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Two Case Reports of Hemolytic Anemia Due to a Low Titred, High Thermal Amplitude, Cold Reactive Autoantibody J Kinney, S M c Manus, D Spriel, L Petkovic,

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Presentation on theme: "Two Case Reports of Hemolytic Anemia Due to a Low Titred, High Thermal Amplitude, Cold Reactive Autoantibody J Kinney, S M c Manus, D Spriel, L Petkovic,"— Presentation transcript:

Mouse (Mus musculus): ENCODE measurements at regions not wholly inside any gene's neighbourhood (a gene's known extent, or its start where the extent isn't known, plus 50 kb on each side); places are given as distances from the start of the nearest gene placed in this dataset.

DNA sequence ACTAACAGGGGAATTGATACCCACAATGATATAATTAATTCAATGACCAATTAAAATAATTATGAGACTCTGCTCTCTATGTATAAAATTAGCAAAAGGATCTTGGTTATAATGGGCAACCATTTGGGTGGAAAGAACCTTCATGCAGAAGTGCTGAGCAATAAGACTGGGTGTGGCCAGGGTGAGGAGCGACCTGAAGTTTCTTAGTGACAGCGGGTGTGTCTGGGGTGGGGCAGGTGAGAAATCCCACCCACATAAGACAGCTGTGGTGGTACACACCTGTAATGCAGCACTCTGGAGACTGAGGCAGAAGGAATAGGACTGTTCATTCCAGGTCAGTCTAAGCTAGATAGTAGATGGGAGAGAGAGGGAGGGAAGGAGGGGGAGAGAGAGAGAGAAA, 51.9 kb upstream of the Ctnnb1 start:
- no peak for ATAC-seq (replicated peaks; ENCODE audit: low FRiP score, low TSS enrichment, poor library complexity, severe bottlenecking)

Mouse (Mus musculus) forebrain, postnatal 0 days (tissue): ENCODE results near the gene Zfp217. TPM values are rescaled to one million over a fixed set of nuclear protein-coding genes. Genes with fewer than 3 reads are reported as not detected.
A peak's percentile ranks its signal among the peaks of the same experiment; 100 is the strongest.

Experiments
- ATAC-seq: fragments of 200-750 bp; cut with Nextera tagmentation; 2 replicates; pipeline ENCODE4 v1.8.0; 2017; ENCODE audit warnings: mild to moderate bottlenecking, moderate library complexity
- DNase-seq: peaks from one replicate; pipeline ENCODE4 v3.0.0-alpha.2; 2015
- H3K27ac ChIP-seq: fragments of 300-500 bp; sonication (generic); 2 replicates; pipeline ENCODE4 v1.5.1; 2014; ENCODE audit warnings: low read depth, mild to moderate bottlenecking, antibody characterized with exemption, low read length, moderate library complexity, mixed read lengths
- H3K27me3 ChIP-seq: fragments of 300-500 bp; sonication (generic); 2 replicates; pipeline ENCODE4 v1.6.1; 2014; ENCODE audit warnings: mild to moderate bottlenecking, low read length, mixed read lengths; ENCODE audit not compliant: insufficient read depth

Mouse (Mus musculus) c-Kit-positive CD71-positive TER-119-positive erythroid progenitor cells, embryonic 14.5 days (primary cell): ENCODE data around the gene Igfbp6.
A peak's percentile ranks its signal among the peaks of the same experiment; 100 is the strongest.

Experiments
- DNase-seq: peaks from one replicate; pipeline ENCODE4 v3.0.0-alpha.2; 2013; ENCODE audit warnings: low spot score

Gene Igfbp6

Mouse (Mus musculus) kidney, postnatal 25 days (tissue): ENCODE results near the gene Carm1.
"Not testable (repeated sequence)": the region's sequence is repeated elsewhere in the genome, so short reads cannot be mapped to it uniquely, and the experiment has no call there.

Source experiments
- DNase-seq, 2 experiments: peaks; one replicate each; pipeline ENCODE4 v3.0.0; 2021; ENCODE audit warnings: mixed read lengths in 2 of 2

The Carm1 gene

1 Two Case Reports of Hemolytic Anemia Due to a Low Titred, High Thermal Amplitude, Cold Reactive Autoantibody J Kinney, S M c Manus, D Spriel, L Petkovic, K Leigh London Health Sciences Centre, London, ON Most antibodies responsible for autoimmine hemolytic anemia (AIHA) generally fall into two serological categories. Antibodies that react optimally at 37 o C are usually of the IgG type while those antibodies that react best at 4 o C are of the IgM type. While the serological investigation carried out in the blood transfusion laboratory does not determine whether a patient has hemolytic anemia, the investigation does aid in determining if a patient’s hemolysis is immune mediated. The serological findings are significant because the treatment for AIHA is often based on the serological findings. We reported two cases in which the serological findings were not typical for either warm AIHA or cold agglutinin syndrome. Introduction Discussion IgM autoimmune hemolytic anemia has most commonly been associated with intravascular hemolysis and preferential cold reactivity 1 The two cases described are examples of IgM which showed similar reactivity over wide temperature profile. Both patients responded to prednisone which is atypical for Cold Agglutinin Syndrome 2 Our findings are typical serology of warm AIHA associated with IgM autoantibodies as reported by Garratty et al 1,3 Both cases represent the importance of pursuing unusual serological reactions in relation to the patient’s clinical picture Performing cold agglutinin titres and thermal amplitude testing aid in diagnosing and treatment IgM antibodies with a high thermal amplitude and/or high titre may react in MTS Gel anti-IgG cards often with a mixed field reaction appearance In the primary author’s (JK) experience many laboratories would attempt to prewarm away reactions. These results may lead to incorrect diagnosis and/or treatment Resolving the positive 6% albumin control in case #2 and more accurately assessing the presence of IgG on the patient’s red cells was helpful in determining the course of treatment for this patient References 1.Petz LD, Garratty G: Immune Hemolytic Anemias, 2 nd edition. Philadelphia: Churchill Livingstone, Dacie JV: The Haemolytic Anemias, 3 rd ed. vol.3. New York: Churchill Livingstone, Garratty G, Arndt P, Leger R: Serological findings in autoimuunue hemolytic anemia associated with IgM warm autoantibodies (abstr). Blood 2001;98:61a CASE #2 79 year old female referred to Emergency department from family physician due to fatigue. Her Hb had decreased from 105 g/L to 66 g/L over a 2 month period Cold Agglutinin Titre and Thermal Amplitude 124Auto Cells 114Cord Cells 114Adult Cells 37 o C25 o C4oC4oC CASE #1 36 year old male presented in the Emergency department complaining of fatigue, jaundice and dark coloured urine Laboratory Findings Initial hemoglobin (Hb) 105 g/L Total Bilirubin umol/L Direct Antiglobulin Test: Negative Weak reacting antibody detected in screening cells using column agglutination with anti-IgG Laboratory Findings WBC 9.0 x 10 9 /L Hb 66 g/L RBC morphology: polychromasia, macrocytes, nucleated red cells, spherocytes, agglutination Total bilirubin 78.3 umol/L LD, serum 463 U/L Cold Agglutinin Titre and Thermal Amplitude 112Auto Cells 222Cord Cells 114 Adult Cells 37 o C25 o C4oC4oC Direct Antiglobulin Test and Antibody Screen Initial DAT was 4+ and 6% albumin control 2+ An eluate at 48 o C was required before the 6% albumin control was negative (DTT treatment would be an alternative especially if anti-IgG was negative) Differential DAT showed 2+ results with monospecific anti-IgG and monospecific anti-C3b, -C3d. Antibody screen was 2+ with both screening cells using column agglutination Patient was diagnosed with chronic lymphocytic leukemia with a secondary AIHA Attempt to keep patient warm to prevent Hb from decreasing was unsuccessful Patient Hb decreased to 55 g/L Treatment with 75 mg/day prednisone was initiated Patient was discharged from hospital 2 weeks after admission with a Hb 74 g/L Patient did not require transfusion of red cells Outcome Additional Testing More sensitive DAT techniques including MTS Gel, and cold wash were used both with negative results DTT treatment of serum to assess IgG reactivity was invalid due to a negative dilution control Donath-Landsteiner test for paroxsymal cold hemoglobinuria was negative Tests for Epstein Barr Virus and Cytomegalovirus IgM antibody were negative Tests for hepatitis B and C were negative Patient Hb dropped to 41 g/L within 48 hours of admission Due to patient’s worsening condition, and unknown etiology of hemolysis, the patient was started on 150 mg/day dose of prednisone Patient was also treated with 3 rounds of plasmapheresis Patient required a total of 12 units of packed red cells during his 10 day hospital admission Patient was discharged from hospital with a Hb of 79 g/L and has had no reoccurrence to date Outcome Special Acknowledgements: Linda Thomson: Poster design


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